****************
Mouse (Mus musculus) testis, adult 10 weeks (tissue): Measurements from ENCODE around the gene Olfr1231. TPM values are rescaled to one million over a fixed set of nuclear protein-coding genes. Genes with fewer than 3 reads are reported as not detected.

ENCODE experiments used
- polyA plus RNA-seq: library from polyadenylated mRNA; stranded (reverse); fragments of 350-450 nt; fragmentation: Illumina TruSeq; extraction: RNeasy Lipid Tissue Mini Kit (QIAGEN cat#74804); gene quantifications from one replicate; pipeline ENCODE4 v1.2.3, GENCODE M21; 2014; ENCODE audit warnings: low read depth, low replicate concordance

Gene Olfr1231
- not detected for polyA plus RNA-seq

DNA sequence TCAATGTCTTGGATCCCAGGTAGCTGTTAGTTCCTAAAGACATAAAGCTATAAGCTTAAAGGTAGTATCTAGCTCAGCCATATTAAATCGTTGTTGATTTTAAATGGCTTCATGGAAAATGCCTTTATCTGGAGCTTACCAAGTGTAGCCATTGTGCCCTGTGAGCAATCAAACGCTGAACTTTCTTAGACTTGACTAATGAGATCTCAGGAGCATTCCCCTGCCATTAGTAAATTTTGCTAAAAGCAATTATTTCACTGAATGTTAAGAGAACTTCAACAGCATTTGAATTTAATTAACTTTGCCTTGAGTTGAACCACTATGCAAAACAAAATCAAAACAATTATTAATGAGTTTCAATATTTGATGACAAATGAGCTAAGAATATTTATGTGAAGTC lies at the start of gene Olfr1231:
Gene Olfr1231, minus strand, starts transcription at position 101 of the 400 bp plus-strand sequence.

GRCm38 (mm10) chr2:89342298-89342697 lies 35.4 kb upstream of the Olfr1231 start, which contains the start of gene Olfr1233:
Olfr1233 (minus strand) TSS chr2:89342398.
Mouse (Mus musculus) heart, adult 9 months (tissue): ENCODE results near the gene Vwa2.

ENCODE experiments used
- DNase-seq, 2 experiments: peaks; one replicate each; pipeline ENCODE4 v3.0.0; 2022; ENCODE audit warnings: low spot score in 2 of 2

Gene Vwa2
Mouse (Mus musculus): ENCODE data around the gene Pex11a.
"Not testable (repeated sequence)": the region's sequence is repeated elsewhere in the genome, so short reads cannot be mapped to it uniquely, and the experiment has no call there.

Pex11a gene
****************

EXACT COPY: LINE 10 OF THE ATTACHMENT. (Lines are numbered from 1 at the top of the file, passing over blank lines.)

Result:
Mouse (Mus musculus) heart, adult 9 months (tissue): ENCODE results near the gene Vwa2.